Sales at U.S. retailers unexpectedly decreased in February for a third consecutive month as inclement weather and low wage gains restrained shoppers.
The 0.6% drop followed a 0.8% decrease in January, Commerce Department figures showed March 12 in Washington. The median forecast of 86 economists surveyed by Bloomberg News called for a 0.3% gain. Sales declined in nine of thirteen major categories, led by auto dealers and building supply merchants.
The coldest February on record in parts of the Northeast and Midwest, combined with sluggish pay increases, probably made Americans leery of spending the windfall from cheaper gasoline, using it instead to build up savings or pay down debt. At the same time, a strengthening job market and tame inflation will help sustain household purchases in coming months.
“Consumers aren’t really spending as much of their savings from lower gasoline prices as expected,” Tom Simons, an economist at Jefferies LLC in New York, said before the report. “It’s the bad weather, consumers not spending the fuel savings as much as expected, and subdued wage growth. But the labor market is doing pretty well.”
Estimates in the Bloomberg survey for total retail sales ranged from a decline of 0.2 percent to an advance of 0.7 percent. The January figure was previously reported as a drop of 0.8 percent.
Bad weather also probably a key issue in depressing sales last month. The eastern U.S. saw below-normal temperatures from Atlanta to New York and record snowfalls in New England. The National Oceanic and Atmospheric Administration’s data showed February was the snowiest month on record for Boston, while Chicago, Buffalo and Cleveland had their coldest February on record.
The hit from inclement weather was reflected in results at car companies. Ford Motor Co.’s light-vehicle sales slipped 2 percent while other top automakers reported smaller gains than analysts had estimated as the frigid temperatures slowed showroom traffic. The weakness isn’t too much of a concern, industry officials said.
“We go through this every year,” Erich Merkle, Ford’s sales analyst, said on a March 3 conference call with reporters and analysts. “It’s really hard to hang any hats at this point on January and February.”
The Commerce Department report showed sales declined 2.5 percent at automobile dealers, the most since January 2014, when snow also blanketed large swaths of the U.S.
Retail sales excluding autos decreased 0.1 percent, the report showed. They were projected to rise 0.5 percent, according to the Bloomberg survey median.
Receipts at service stations climbed 1.5 percent, the first increase since May 2014 and the biggest since December 2013, as fuel costs stabilized.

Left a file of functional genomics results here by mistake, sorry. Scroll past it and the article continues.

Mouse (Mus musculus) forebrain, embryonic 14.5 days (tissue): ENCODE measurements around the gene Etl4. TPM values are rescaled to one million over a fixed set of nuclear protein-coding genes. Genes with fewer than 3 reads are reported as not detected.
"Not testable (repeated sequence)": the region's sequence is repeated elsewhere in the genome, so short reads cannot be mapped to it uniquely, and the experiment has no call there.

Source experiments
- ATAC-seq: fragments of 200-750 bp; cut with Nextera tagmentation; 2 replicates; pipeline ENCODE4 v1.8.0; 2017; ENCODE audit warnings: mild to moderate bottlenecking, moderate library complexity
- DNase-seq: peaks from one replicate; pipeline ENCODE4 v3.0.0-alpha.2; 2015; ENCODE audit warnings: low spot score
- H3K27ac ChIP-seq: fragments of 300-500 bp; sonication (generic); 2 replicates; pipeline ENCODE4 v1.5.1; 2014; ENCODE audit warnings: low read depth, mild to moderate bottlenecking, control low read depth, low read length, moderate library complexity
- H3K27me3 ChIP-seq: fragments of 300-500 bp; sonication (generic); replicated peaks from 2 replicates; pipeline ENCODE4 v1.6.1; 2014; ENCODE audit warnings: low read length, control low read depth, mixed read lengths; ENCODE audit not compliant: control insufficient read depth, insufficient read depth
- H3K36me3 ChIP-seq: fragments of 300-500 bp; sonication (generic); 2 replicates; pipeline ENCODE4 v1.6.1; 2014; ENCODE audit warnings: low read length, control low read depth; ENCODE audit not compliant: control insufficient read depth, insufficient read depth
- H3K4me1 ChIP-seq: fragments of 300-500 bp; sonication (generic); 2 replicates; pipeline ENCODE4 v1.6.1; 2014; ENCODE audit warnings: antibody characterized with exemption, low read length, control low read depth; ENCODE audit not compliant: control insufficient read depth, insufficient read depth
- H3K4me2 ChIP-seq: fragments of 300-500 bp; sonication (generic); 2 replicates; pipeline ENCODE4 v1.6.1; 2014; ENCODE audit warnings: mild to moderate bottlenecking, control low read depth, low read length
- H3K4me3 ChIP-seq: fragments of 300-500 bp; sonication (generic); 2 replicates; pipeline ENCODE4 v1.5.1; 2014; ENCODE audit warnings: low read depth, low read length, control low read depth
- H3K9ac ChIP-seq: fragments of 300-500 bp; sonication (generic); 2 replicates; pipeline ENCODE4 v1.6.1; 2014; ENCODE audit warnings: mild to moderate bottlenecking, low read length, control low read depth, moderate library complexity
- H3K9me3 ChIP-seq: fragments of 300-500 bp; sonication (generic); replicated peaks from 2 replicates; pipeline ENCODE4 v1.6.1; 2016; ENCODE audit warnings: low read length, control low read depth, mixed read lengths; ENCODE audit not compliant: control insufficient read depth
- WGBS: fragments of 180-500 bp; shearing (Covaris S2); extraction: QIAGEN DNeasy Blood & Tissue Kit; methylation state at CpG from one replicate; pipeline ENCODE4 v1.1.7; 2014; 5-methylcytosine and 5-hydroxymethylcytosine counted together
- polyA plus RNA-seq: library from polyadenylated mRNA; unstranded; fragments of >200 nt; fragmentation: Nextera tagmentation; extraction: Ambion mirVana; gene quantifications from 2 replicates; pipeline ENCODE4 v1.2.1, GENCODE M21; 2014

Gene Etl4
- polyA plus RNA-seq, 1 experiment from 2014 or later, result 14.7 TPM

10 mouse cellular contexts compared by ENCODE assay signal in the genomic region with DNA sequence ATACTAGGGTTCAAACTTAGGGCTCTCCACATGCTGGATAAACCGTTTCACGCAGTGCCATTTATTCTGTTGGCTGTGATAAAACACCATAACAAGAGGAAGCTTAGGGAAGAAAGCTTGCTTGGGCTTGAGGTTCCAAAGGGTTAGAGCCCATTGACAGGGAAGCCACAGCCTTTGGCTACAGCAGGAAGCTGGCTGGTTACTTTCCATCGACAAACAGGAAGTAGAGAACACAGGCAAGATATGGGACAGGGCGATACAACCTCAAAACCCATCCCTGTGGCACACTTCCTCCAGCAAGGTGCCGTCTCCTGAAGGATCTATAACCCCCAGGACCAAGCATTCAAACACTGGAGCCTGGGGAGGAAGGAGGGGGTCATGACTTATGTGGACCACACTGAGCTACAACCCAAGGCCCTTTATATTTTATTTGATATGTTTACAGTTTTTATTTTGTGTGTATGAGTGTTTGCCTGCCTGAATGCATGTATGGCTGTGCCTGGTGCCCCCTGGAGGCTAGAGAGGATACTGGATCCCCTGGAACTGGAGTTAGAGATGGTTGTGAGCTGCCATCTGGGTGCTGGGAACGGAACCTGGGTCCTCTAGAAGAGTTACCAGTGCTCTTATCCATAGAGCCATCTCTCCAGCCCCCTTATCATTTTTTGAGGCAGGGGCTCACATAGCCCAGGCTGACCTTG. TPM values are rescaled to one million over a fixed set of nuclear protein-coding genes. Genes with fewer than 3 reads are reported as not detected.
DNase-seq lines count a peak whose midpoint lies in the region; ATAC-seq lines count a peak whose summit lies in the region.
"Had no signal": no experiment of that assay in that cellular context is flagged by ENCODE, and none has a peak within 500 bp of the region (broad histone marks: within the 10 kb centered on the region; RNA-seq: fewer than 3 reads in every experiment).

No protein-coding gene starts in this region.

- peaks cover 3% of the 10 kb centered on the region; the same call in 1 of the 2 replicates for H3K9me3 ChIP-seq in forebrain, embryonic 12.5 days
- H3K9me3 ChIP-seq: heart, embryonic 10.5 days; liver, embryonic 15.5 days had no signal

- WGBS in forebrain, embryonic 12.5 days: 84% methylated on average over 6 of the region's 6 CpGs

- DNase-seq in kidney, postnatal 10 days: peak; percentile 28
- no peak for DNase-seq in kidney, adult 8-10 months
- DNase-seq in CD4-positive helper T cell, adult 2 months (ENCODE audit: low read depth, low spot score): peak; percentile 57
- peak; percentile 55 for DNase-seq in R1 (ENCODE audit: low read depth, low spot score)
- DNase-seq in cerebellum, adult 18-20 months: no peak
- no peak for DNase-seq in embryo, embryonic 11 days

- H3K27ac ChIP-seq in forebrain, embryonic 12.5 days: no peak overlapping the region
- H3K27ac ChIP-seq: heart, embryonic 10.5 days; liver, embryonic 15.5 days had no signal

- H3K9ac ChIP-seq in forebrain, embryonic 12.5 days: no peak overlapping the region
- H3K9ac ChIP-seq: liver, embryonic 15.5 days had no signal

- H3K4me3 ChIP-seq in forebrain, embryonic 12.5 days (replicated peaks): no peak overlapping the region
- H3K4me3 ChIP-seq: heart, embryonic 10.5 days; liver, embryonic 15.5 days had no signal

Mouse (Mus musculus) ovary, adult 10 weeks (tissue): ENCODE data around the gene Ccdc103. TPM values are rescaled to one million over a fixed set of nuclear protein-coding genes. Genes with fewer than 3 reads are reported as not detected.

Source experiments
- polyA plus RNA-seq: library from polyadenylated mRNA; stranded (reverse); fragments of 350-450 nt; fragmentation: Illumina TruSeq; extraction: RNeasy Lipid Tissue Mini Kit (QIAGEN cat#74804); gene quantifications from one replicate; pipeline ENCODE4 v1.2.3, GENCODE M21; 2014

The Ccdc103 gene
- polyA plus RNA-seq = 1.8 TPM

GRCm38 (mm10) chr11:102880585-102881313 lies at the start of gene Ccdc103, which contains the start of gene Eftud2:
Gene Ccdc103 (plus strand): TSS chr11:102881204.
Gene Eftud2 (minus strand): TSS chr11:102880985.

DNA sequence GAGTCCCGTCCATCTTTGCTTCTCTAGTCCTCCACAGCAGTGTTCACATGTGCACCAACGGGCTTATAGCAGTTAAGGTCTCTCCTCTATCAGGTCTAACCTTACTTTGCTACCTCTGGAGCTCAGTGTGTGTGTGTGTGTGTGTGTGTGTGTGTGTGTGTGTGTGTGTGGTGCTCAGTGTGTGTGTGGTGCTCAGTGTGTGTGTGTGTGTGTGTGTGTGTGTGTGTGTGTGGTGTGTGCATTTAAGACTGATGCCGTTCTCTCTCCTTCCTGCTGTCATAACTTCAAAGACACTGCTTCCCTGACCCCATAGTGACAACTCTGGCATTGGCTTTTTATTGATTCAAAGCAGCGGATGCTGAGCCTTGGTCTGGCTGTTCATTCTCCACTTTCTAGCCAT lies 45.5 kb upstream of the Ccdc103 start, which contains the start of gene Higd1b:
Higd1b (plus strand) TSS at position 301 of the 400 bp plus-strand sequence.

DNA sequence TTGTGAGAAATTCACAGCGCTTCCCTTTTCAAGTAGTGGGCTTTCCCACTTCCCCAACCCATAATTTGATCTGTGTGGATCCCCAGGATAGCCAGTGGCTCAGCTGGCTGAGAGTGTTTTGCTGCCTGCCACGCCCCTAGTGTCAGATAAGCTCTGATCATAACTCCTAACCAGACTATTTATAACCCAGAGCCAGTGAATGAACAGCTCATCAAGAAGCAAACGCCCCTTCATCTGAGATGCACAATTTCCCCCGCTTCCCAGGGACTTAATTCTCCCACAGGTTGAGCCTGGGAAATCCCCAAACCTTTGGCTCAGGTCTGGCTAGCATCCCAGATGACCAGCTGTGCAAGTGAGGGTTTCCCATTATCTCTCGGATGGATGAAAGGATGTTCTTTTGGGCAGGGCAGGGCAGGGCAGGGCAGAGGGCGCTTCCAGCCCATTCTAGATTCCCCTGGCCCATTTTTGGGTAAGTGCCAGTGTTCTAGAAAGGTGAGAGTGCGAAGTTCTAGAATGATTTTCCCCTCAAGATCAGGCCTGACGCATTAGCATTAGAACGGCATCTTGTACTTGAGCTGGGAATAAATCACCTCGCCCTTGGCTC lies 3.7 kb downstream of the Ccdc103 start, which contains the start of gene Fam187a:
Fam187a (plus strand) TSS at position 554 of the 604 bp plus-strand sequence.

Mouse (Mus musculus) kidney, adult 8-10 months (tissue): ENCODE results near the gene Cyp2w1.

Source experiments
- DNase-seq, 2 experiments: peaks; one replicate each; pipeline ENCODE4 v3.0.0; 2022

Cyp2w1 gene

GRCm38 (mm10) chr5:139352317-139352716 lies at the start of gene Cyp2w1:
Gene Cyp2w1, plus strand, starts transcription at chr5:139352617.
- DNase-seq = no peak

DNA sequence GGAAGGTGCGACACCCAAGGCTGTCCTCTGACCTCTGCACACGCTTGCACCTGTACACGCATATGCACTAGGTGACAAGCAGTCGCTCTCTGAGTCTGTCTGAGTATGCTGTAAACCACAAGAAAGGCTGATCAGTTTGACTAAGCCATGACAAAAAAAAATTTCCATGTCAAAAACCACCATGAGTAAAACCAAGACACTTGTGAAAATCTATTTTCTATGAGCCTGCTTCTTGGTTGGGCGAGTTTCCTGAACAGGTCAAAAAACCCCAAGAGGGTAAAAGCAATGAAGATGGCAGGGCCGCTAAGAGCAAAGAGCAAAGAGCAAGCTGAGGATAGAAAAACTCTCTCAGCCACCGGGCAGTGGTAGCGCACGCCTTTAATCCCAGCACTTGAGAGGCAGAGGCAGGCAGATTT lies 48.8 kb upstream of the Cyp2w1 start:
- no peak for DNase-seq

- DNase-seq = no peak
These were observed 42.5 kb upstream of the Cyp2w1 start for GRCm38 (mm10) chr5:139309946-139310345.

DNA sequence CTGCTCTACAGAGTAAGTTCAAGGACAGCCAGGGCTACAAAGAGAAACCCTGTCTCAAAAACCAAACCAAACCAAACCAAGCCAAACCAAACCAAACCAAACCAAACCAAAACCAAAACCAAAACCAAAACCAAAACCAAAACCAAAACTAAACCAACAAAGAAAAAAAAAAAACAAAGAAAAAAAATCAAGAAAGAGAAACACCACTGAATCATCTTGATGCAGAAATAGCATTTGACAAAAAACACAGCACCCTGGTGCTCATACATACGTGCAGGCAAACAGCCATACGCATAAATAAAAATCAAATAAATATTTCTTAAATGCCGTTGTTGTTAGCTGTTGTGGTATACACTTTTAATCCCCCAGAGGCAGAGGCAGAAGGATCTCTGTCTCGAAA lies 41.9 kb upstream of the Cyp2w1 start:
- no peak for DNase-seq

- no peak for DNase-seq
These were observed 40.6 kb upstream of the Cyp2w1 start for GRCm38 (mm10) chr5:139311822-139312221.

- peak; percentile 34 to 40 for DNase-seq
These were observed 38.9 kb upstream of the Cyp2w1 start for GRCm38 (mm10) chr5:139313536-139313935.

Regular gasoline at the pump cost $2.41 a gallon on the last day of February, according to AAA, the biggest U.S. motoring group. While the price has ticked up from a January average of $2.10, it remains well below last year’s high of $3.70.
Sales excluding automobiles and service stations decreased 0.2 percent, short of the projected gain of 0.3 percent in the Bloomberg survey.
The figures used to calculate gross domestic product, which exclude categories such as food services, auto dealers, home-improvement stores and service stations, showed little change in sales after a 0.1 percent drop in January.
The 2.3 percent drop in purchases at building-material stores was the biggest since May 2012.
One standout last month was non-store retailers, which includes online retailers. Purchases showed a 2.2 percent increase in demand, the largest since March 2014. That also points to a weather influence as Americans shopped from the warmth of their homes.
The labor market remains a source of strength for Americans. February marked the 12th straight month payrolls have increased by at least 200,000, the best run since a 19-month stretch that ended in March 1995.
Minneapolis-based Target Inc. is among retailers benefiting from rising household confidence and better sales helped by lower gasoline prices.
“The consumer, we do believe, is healthier, and we’re pleased that they are spending in our stores, both in our stores and online,” Chief Executive Officer Brian Cornell said in a Feb. 25 earnings call.
Household consumption, which accounts for almost 70 percent of the economy, is projected by economists to expand this quarter. It grew at a 4.2 percent annualized rate in the final quarter of 2014, the most since the last three months of 2010, according to revised figures from the Commerce Department.